Sharlotta’s father raised his voice to speak, leaning against his wife. “The Korgans of Ramora be defeated,” he said. “The Paonas of Steed and their friends be safe.” There was a pause before his wife added, quietly, “For now.”

         “Now we must go to our home,” the father said. “And build anew.”

         “Deddy,” Sharlotta said, hesitantly.

         “Yes, Sharlee?”

         “I know how the fire start . . .”


         And she looked slyly at Petey.

         “Yes. Petey . . .”
         It was at that moment that Petey, who was standing a little way from the reunited family, heard in the distance three faint rings of a bell coming from down the slope away from the camp.

         Petey stared into the gloaming. It couldn’t be what he thought it was – but it couldn’t not be either.

         “That’s my trolley!” he exclaimed, unbelievingly. “I have to go! I have to get home! Sorry!” He looked pleadingly at the small family, worn and weary after their ordeal. They looked at him sadly, but understandingly. “I can’t stay! I have to go! I have to . . . ”

         And with a wave, he set off at a run down the slope toward the sound, stumbling and falling in the dusk only once, then pulling himself up and dashing ahead.

         Sharlotta, after only the slightest hesitation – glancing at her mother, who understood what Sharlotta was feeling and gave her a small, encouraging smile – dashed after him, setting her feet with greater care than the headlong boy, with her family following more slowly after.

         Just past a wall of brush, shadowy and bristly in the darkness, and a staid row of hickory-like trees, Petey found, to his amazement, a pair of trolley tracks running through a cutting in the forest, and there coming toward him, not a hundred feet off, was a yellow trolley, clanking and squealing, its single headlight like a small surprised, brightly lit face.

         Soon Sharlotta was beside him, slightly breathless.

         “But I thought it was blowed up!” Petey said.

         “There be two yellow trolleys between Howtiz and Otherwise: one that come,” Sharlotta said, “and one that go.”

         Above the windshield a row of lit-up block letters read “2 HOWTIZ.”

         As the trolley came toward them, Petey remembered something.

         “You told me you’d say how you did that at the clock . . .”

         Sharlotta looked at him quietly before speaking.

         “It be what I hear my father tell my mother the night before the Korgans raid our house,” she said. “If you know exactly where you be, and exactly what time it be, and exactly what you be thinking when you make the important decision, and when you say the right words in the right way to the right person, you maybe go back and make it happen ‘otherwise.’ Maybe!”

         “So it was the Spell?” said Petey, though he felt just as confused as before.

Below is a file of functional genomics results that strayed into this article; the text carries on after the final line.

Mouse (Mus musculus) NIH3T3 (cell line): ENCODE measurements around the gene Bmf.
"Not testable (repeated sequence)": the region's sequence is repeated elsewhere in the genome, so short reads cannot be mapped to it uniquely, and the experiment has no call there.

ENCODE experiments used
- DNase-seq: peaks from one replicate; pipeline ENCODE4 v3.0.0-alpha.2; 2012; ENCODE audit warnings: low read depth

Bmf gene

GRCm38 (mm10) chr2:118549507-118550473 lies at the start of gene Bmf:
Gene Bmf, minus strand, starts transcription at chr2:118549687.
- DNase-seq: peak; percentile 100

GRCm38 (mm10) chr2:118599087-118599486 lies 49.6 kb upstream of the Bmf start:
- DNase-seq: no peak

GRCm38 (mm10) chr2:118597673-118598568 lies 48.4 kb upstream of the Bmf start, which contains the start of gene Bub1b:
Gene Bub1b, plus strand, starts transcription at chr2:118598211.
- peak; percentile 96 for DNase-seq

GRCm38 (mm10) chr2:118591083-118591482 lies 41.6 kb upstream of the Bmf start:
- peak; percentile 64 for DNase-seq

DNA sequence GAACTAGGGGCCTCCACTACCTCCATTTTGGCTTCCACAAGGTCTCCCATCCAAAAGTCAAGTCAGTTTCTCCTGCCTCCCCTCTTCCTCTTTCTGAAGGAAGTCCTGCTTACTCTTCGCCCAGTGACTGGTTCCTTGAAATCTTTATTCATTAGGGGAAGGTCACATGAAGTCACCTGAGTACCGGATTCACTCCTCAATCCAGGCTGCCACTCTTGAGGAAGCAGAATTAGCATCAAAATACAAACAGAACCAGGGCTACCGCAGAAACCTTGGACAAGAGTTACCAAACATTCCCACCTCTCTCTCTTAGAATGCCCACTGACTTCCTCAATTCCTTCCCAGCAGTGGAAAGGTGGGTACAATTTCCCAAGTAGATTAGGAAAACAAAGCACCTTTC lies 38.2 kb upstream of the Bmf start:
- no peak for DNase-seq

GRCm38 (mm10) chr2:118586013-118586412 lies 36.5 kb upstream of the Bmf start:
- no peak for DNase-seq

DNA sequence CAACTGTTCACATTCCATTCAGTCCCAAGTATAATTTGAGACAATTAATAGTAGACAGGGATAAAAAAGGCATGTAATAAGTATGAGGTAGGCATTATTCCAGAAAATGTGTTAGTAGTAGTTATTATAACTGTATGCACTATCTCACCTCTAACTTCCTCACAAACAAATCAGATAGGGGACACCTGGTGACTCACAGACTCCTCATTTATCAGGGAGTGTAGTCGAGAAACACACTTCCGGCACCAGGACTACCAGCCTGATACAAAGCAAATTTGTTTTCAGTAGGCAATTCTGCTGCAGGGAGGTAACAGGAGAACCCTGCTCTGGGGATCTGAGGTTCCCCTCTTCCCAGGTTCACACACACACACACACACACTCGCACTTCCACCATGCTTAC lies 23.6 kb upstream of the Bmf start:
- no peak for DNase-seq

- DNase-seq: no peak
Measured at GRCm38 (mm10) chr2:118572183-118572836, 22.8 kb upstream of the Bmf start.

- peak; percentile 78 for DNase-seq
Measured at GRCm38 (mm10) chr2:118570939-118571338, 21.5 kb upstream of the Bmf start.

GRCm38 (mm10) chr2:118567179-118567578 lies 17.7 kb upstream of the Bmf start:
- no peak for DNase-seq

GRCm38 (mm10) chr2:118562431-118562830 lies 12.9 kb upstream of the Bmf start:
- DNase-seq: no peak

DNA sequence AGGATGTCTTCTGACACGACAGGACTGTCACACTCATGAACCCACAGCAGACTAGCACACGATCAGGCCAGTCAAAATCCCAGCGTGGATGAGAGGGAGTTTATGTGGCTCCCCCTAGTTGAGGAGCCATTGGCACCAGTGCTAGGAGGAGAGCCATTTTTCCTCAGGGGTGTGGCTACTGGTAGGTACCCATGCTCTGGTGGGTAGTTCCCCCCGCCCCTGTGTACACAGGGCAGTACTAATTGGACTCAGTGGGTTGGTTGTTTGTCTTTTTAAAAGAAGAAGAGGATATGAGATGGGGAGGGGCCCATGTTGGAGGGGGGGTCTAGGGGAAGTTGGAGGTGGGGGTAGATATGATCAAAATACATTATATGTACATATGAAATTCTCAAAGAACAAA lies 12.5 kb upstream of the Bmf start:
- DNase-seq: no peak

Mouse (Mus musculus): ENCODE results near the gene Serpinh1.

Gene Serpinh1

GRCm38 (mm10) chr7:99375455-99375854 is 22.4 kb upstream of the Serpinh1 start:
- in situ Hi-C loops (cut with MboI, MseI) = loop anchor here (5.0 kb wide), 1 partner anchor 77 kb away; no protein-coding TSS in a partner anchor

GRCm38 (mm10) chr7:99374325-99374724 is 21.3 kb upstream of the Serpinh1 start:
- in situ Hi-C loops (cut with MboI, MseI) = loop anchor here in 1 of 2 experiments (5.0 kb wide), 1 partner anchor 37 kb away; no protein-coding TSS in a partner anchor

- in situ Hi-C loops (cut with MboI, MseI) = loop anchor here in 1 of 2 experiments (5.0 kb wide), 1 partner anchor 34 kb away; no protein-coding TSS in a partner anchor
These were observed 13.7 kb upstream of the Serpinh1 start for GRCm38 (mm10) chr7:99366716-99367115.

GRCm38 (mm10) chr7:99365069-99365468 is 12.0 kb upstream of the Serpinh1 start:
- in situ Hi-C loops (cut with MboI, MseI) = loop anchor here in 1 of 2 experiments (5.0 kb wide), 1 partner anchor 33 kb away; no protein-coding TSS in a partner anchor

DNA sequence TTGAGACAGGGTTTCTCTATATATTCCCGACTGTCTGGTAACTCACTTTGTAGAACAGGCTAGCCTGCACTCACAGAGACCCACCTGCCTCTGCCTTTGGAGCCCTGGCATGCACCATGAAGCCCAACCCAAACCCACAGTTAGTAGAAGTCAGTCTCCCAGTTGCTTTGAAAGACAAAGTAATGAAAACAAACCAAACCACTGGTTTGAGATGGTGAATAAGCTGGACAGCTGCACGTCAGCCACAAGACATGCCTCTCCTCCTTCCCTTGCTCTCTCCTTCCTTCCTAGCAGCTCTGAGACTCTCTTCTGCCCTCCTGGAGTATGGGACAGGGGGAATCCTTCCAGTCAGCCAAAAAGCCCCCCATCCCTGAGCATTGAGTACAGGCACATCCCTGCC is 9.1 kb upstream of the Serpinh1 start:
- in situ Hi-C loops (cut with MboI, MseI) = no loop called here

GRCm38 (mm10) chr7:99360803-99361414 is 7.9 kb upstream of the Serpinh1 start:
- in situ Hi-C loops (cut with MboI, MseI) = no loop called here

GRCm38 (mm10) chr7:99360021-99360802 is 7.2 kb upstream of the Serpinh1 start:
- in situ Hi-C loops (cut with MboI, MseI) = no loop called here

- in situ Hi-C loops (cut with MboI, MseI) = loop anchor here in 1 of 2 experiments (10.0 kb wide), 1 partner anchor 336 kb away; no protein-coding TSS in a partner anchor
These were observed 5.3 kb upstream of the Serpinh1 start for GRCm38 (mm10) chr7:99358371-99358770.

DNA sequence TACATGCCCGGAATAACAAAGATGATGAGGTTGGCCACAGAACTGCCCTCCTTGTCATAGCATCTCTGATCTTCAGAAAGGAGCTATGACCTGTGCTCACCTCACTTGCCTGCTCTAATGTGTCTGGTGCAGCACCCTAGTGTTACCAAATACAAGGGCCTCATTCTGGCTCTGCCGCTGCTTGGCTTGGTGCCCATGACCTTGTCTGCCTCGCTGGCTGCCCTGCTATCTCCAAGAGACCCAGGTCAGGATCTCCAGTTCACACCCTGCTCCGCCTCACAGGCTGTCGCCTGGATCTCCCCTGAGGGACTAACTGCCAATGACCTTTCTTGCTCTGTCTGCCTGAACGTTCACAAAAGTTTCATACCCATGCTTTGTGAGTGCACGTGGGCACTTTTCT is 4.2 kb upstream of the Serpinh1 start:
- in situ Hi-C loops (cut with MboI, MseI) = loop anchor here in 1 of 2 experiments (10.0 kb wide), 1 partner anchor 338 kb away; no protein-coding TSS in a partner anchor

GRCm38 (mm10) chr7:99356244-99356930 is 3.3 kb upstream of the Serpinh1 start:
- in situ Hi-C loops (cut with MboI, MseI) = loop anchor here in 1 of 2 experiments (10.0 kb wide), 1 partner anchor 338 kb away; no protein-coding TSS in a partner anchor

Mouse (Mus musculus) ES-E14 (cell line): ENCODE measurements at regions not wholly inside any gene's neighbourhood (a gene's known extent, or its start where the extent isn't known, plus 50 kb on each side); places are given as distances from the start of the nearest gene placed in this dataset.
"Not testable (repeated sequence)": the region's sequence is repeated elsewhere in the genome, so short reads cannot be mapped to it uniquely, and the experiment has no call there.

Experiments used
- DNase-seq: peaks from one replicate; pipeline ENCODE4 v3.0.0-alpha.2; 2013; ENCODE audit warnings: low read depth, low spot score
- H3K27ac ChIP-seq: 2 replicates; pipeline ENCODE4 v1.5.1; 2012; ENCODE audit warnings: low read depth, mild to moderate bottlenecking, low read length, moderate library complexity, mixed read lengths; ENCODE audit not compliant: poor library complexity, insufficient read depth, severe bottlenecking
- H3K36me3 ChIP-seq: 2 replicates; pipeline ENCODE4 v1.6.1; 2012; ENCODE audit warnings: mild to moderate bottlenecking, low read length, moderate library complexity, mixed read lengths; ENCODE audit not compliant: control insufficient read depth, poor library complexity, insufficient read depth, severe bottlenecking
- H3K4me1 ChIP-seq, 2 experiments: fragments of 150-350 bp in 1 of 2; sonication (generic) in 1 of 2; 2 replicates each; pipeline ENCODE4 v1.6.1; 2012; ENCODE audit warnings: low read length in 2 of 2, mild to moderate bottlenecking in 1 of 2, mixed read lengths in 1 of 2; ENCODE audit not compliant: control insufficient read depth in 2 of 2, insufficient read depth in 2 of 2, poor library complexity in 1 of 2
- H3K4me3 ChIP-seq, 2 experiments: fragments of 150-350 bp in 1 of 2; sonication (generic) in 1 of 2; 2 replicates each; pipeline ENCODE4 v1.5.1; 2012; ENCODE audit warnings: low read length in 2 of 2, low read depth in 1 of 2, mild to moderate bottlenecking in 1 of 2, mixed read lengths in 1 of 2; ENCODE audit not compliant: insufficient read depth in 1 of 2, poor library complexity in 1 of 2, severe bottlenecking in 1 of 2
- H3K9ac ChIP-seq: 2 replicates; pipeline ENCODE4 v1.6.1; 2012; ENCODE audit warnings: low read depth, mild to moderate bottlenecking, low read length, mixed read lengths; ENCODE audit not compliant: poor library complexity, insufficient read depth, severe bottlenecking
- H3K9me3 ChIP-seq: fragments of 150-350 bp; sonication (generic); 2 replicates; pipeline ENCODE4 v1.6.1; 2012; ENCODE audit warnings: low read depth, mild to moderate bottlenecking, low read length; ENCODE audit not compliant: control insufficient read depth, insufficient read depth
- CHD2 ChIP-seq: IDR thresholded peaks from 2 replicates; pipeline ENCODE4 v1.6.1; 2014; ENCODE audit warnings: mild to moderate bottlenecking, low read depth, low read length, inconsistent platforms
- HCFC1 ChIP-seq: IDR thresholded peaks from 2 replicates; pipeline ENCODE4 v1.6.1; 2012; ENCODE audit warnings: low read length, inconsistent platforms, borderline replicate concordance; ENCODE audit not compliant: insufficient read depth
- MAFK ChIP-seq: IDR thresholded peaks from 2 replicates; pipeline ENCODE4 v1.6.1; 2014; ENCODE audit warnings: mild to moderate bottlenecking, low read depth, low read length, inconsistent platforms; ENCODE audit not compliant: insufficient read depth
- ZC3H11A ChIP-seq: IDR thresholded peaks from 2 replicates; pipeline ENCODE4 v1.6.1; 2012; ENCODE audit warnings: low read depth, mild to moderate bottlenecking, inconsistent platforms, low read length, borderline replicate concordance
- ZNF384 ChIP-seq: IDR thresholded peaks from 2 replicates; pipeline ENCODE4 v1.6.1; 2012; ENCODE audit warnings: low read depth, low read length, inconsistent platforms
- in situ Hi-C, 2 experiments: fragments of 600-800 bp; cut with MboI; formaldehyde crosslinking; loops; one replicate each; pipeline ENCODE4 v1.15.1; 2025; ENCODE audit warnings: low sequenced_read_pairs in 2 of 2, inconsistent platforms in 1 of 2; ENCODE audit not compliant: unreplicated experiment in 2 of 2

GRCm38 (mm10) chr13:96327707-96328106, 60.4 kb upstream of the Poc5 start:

Sharlotta said nothing.

         The trolley clanked noisily up to them and stopped; the doors opened. Petey stood staring at this strange little girl standing in front of him, with the honey brown eyes and the soft, cocoa-colored skin. She reminded him more than ever of the little African American girl in the other fourth grade class who he had such a crush on. But not maybe anymore . . .

         “Here,” Sharlotta said. In her hand was a little key.

         “Thank you,” said Petey, not looking at the key. “What is it?”

         “It be a key, silly.” And she put it into his hand.

         Petey stared at it.

         “But what is it a key to?” he asked.

         “Are you getting in, young man, or not?” said the driver with a humorous smile. “I can’t wait all day, now.”

         Petey got up on the first step and looked back, questioningly.

         “What is it to?”

         But Sharlotta only stared up at him and slowly and solemnly shook her head.

         The doors closed and Petey scampered up and put in his token (hoping it was usable in Otherwise – apparently it was, since it slid into the fare box without causing any alarms to go off) and, still grasping the key, sat down in the seat across from the driver.

         As the trolley moved off, Petey stuck his head out the open window and looked back at the receding family, lit faintly by the trolley’s back lights. They were standing beside Sharlotta, who seemed to be talking to them while watching the trolley leave) – her father and mother suddenly looked toward Petey and began waving, as if they only now knew how he had helped save all of them, Beely stared round-eyed, and little Johja watched with a look of wondering amazement, and Sharlotta raised her hand and slowly waved, with a sad smile, reaching higher and higher with each wave, as if she wanted to touch the sky.

         The mysterious eyes in a small face watched as the trolley rode off through the twilight. The wings fluttered calmly, and another pair of eyes appeared nearby, then another, then another. There was a sound, like a low, quiet “who? who?” that sounded oddly satisfied, as if they already knew the answer. Then their wings fluttered again, and they rose, one, two, three, more, into the gathering night.

          Petey, unaware of any of this, watched and watched until Sharlotta and her family vanished in the darkness of the shadows of the forest as the trolley moved away.

“Are you new here, young man?” the driver abruptly asked him. He was a plump, jolly-looking fellow, a bit like a big frog ensconced on the trolley’s throne. He smiled easily at Petey. On his shirt was embroidered a name: MR. CUTTLEBACK.

“Yes,” Petey replied at last. “I’ve only been here since this morning.”

“So, now you’re going home to Howtiz?”

“Yes,” said Petey, with a sigh.

“Just as well,” said the driver with another chuckle. “Howtiz definitely has its charms. I like to go to Howtiz whenever I need a nice rest. Sometimes just thinking about Otherwise makes me dizzy!”

“What . . .” Petey asked hesitantly, “. . . what really is Otherwise?”